43 of 50 people found the following review helpful
Over 10 years of CLASSIC WHO releases - this is the zenith. Unbeatable.,
This review is from: Doctor Who - Day of the Daleks [DVD]  (DVD)Looking ruefully at the BBC VIDEO 1983 premiere DOCTOR WHO release, REVENGE OF THE CYBERMEN as it gathers dust as well as nearly 30 years worth of fading memories I could hardly imagine then that the series would be so extensively& professionally chronicled as it has become.
In this month's (September 2011) release, DOCTOR WHO - DAY OF THE DALEKS has reached an unimaginable level of superfluous excellent, creativity and attention to detail that it has established a new benchmark for the series by which all future- and the majority of previous CLASSIC SERIES releases - will be measure & judged by.
Simply, DVD release of the Year.
This two-disc contains a "special edition" of the four-parter that has been lovingly and appropriately enhanced with new CGI additions and live-action film inserts that is produced with such subtly and deftness of touch. It is a masterpiece. A genuine masterpiece from Steve Broster of BBC DVD and combined with a clarity of print restoration from the" unofficial" BBC Restoration Team and a stunning aural treatment from Mark Ayres (with Nicholas Briggs as the disturbingly elemental voice of the daleks) this re-working is essential viewing for CLASSIC SERIES and NEW SERIES fans alike.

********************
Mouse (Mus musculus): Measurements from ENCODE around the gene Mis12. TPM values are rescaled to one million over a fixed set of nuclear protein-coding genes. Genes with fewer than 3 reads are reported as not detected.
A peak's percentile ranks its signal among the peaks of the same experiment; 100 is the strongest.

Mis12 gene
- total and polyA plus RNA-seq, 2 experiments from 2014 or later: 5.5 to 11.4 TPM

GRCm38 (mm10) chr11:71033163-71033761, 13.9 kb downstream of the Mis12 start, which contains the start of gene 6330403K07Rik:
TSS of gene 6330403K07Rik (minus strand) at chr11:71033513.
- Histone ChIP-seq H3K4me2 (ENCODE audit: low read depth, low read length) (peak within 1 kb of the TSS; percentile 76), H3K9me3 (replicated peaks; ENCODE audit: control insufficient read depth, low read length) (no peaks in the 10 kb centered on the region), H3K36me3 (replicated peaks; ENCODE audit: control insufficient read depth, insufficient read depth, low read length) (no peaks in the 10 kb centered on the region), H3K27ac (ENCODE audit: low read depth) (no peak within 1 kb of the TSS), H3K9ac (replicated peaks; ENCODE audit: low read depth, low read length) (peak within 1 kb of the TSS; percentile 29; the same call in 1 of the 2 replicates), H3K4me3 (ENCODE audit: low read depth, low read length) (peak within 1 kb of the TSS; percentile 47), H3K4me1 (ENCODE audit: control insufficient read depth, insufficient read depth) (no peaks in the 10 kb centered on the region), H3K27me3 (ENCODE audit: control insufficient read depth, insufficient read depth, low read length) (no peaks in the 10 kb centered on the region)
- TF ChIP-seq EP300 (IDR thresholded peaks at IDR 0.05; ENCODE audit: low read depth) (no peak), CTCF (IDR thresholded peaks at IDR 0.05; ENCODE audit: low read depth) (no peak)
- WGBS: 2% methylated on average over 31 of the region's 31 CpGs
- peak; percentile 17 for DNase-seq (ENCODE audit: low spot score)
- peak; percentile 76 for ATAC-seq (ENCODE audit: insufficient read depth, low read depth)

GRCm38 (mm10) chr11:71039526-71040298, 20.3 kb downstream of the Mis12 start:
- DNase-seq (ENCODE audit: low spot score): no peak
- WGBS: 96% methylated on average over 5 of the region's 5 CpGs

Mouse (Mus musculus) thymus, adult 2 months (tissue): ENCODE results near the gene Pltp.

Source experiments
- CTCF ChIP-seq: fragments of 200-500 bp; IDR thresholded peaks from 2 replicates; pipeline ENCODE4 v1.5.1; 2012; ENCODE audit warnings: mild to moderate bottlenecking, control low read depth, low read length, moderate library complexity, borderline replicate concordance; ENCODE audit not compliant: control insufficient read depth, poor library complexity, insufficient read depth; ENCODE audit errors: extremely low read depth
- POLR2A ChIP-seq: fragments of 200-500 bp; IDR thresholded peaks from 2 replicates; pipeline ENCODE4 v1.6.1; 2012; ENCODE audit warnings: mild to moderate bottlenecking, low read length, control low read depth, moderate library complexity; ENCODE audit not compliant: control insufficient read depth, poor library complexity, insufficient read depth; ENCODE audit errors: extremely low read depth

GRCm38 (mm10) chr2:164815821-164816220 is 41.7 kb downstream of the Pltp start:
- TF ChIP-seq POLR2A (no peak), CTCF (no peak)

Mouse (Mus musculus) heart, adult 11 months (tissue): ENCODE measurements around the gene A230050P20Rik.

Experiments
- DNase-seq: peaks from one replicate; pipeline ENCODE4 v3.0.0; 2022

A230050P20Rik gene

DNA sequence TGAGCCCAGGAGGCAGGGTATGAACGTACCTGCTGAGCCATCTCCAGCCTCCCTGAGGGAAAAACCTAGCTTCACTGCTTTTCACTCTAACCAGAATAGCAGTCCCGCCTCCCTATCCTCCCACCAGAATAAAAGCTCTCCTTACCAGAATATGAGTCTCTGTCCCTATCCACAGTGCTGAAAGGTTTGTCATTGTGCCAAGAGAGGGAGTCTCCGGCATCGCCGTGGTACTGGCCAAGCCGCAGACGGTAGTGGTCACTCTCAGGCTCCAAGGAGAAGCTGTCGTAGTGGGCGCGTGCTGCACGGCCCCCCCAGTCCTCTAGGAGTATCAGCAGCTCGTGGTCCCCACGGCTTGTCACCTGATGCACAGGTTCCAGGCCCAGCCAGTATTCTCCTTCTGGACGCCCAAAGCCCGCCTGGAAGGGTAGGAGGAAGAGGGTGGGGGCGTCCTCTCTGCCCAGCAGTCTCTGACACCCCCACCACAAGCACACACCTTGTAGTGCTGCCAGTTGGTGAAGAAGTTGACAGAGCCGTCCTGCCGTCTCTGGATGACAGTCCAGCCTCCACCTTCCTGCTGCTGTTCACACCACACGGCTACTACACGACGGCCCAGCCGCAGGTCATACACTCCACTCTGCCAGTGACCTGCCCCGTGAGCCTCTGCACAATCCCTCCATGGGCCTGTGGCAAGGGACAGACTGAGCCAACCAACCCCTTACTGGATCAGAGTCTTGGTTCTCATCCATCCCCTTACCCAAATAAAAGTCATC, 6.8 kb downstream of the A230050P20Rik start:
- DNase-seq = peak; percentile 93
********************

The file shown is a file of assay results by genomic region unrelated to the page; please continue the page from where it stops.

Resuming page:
I have a suggestion. Watch the "special edition" before re-watching the "original version" with the commentary activated or you will be sitting there "new bit spotting" instead of becoming all consumed by the magic, and, if you are like me and not watched DOCTOR WHO - DAY OF THE DALEKS for several years, you may be saying to yourself, "Wait, was that sequence in the original release? Did that really happen like that? Was there UNIT soldier shot there?" At times, the original and the new are seamlessly fluent.
The print's colour restoration, as I said, is incredibly adroit compared to the original VHS releases so much so that the production's 1971 recording flaws are, sadly, evident. Whilst the painted cloth landscape backdrops viewed through the Mansion's French windows are woefully bland, the Doctor's patent black gold buckled shoes are as shiny as they were on the day of filming as are the Controller's Mary Quant styled silver painted fingernails. Glorious. As is episode three's "flash" of Jo Grant's scarlet knickers in a pre-emptive tea-time censored homage to Sharon Stone's appearance in BASIC INSTINCT. As I said, glorious, and unlike a VHS tape cassette you cannot wear-out a DVD with the "pause button" facility.